With warmer days upon us, cravings are shifting from hearty stews and soups to lighter salads with more fresh fruits and vegetables. Salads are a great option for adding nutrients into our diets but may be considered boring or bland. There are a variety of ways to spruce up your salad just in time for spring and summer.
Not all greens should be treated the same when it comes to curating your salads. Leafy greens vary in terms of texture, taste, and nutrients. To meet nutrient requirements for a cup of vegetables, aim for at least two cups of greens. Go beyond romaine or iceberg lettuce with darker greens such as arugula, kale, spinach, swiss chard, and watercress. Kale is a good source of folate and vitamin K, romaine is high in vitamin A, folate, and potassium, and swiss chard provides vitamin K, magnesium, and potassium. Using a blend of greens will increase the nutrient profile of a salad while adding varying colors and textures.
Salads are not only about vegetables. Adding cucumbers, tomatoes, carrots, etc. to salads add color, flavor, and texture, but incorporating dried and fresh fruits can offer sweetness for a wider flavor profile. Though fresh fruits are the preferred topping to any salad, a recent study concluded that individuals consuming dried fruits typically had better diet quality than those who did not (Penn State, 2020). Not only do dried fruits, such as cranberries, cherries, blueberries, and goji berries, add flavor and texture, but they are also shelf-stable and often more affordable compared to fresh. Although a good option to include in salads, or for snacking in general, make sure to read the nutrition label to beware of hidden added sugars.
Dress it up with a healthier homemade salad dressing. Another opportunity to infuse flavor into a salad is with the dressing, but most store-bought options are sources of added sugars and calories. Low-fat or fat-free salad dressings are not a recommended alternative because dietary fat is needed for the absorption of fat-soluble vitamins from salad ingredients (Purdue University, 2012). A healthier choice is to make your own dressing with olive oil, which is a great source of heart-healthy monounsaturated fat, vinegar, and a favorite seasoning.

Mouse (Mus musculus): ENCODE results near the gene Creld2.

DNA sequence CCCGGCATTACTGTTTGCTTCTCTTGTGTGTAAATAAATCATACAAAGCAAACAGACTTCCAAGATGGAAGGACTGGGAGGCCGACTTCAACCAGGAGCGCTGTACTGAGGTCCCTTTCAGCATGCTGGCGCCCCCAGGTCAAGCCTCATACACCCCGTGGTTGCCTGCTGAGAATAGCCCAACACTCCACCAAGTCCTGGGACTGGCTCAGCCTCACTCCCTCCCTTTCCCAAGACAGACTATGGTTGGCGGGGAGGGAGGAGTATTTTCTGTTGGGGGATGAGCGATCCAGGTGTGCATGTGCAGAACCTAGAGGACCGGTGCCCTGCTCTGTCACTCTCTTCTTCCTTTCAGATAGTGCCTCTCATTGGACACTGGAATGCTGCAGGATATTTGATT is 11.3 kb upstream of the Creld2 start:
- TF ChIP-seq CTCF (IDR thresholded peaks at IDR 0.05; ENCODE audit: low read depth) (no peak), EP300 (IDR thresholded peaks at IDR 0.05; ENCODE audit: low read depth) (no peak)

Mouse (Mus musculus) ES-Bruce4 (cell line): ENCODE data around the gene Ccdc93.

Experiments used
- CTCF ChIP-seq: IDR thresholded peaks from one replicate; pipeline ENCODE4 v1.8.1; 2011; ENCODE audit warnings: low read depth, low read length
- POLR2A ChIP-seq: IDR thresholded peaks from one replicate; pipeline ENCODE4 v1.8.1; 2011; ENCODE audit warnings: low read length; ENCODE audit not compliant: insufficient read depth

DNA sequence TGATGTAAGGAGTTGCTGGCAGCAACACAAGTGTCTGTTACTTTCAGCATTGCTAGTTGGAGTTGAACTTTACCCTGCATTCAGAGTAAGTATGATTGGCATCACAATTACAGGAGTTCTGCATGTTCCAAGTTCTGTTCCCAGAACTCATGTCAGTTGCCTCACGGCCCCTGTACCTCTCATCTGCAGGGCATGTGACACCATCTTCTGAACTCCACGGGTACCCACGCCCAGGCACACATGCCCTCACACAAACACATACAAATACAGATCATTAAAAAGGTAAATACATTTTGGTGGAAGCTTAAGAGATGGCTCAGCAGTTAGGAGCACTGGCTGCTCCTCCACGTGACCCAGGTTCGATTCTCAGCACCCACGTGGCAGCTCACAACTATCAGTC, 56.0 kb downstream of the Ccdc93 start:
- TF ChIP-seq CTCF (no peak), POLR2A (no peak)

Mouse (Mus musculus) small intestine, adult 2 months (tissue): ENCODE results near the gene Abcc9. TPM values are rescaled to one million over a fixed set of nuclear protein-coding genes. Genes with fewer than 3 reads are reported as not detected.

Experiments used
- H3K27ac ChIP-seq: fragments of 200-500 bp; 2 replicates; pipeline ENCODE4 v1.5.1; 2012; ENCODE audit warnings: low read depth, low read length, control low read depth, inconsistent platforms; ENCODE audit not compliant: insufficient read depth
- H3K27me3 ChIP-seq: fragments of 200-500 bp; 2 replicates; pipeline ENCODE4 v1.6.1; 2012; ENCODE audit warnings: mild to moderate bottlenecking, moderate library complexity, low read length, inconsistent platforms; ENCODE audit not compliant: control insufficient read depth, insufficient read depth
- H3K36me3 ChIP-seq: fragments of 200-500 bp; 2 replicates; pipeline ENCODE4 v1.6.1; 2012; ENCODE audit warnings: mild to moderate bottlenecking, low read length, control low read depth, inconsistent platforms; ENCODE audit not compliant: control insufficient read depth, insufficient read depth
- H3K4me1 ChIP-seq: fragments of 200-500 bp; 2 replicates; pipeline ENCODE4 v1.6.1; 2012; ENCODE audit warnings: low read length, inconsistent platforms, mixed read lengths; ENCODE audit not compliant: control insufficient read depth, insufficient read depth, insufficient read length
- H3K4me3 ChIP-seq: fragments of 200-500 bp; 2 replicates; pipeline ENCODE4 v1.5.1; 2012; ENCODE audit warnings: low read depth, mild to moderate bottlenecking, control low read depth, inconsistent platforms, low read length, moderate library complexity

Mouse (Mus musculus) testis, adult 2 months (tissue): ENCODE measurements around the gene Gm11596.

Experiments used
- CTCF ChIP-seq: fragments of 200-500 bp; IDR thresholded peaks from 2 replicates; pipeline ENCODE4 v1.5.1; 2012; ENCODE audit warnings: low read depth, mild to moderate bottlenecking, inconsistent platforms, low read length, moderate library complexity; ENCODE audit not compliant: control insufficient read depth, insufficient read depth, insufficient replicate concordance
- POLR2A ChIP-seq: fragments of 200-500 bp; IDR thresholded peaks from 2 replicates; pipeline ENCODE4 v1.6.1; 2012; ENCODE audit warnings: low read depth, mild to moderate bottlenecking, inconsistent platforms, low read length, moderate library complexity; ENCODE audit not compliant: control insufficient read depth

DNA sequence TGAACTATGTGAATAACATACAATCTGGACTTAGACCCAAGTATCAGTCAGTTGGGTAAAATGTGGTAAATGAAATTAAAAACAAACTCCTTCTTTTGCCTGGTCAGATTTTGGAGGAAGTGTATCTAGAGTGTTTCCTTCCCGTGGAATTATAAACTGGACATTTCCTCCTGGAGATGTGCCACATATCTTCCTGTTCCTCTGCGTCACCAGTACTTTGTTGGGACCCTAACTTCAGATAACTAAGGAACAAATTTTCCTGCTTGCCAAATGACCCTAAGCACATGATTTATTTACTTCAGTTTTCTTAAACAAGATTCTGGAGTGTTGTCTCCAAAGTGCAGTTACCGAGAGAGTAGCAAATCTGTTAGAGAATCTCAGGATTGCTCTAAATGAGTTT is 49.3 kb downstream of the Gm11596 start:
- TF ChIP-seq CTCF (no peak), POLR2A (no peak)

Do not be afraid to get a little nuts while preparing your salad. Nuts are a nutrient-rich alternative to traditional croutons when salads are in need of an additional crunch. The American College of Cardiology found that individuals consuming five or more servings of nuts per week lowered their risk of cardiovascular disease by 14% and coronary heart disease by 20% (American College of Cardiology, 2017). Disease prevention of cancer and diabetes were also found to benefit from the regular consumption of nuts (Imperial College London, 2016). Walnuts, sliced almonds, pecans, or a mix of roasted nuts are all great options to add. Pumpkin and sunflower seeds are other good choices as well that add similar benefits.
Salads are a wonderful way to add plant variety into your diet and keep the warmer months health and light. Customizing your salad to reflect personal preferences and seasonal flavors will elevate a regular salad into one that is both delicious and nutritious.
American College of Cardiology. (2017, November 13). Eating regular variety of nuts associated with lower risk of heart disease. ScienceDaily. Retrieved March 30, 2021 from
Harvard Health Publishing. (2018, April). Salad greens: Getting the most bang for the bite.
Imperial College London. (2016, December 5). A handful of nuts a day cuts the risk of a wide range of diseases. ScienceDaily. Retrieved March 30, 2021 from www.sciencedaily.com/releases/2016/12/161205090555.htm
Penn State. (2020, November 30). Eating dried fruit may be linked with better diet quality and health markers. ScienceDaily. Retrieved March 31, 2021 from www.sciencedaily.com/releases/2020/11/201124150849.htm
Purdue University. (2012, June 19). Study: No-fat, low-fat dressings don’t get most nutrients out of salads. ScienceDaily. Retrieved March 30, 2021 from www.sciencedaily.com/releases/2012/06/120619230234.htm
The information contained in this article is for educational and informational purposes only. It is not intended as health or medical advice. Always consult a physician or other qualified health provider regarding any questions you may have about a medical condition or health objectives.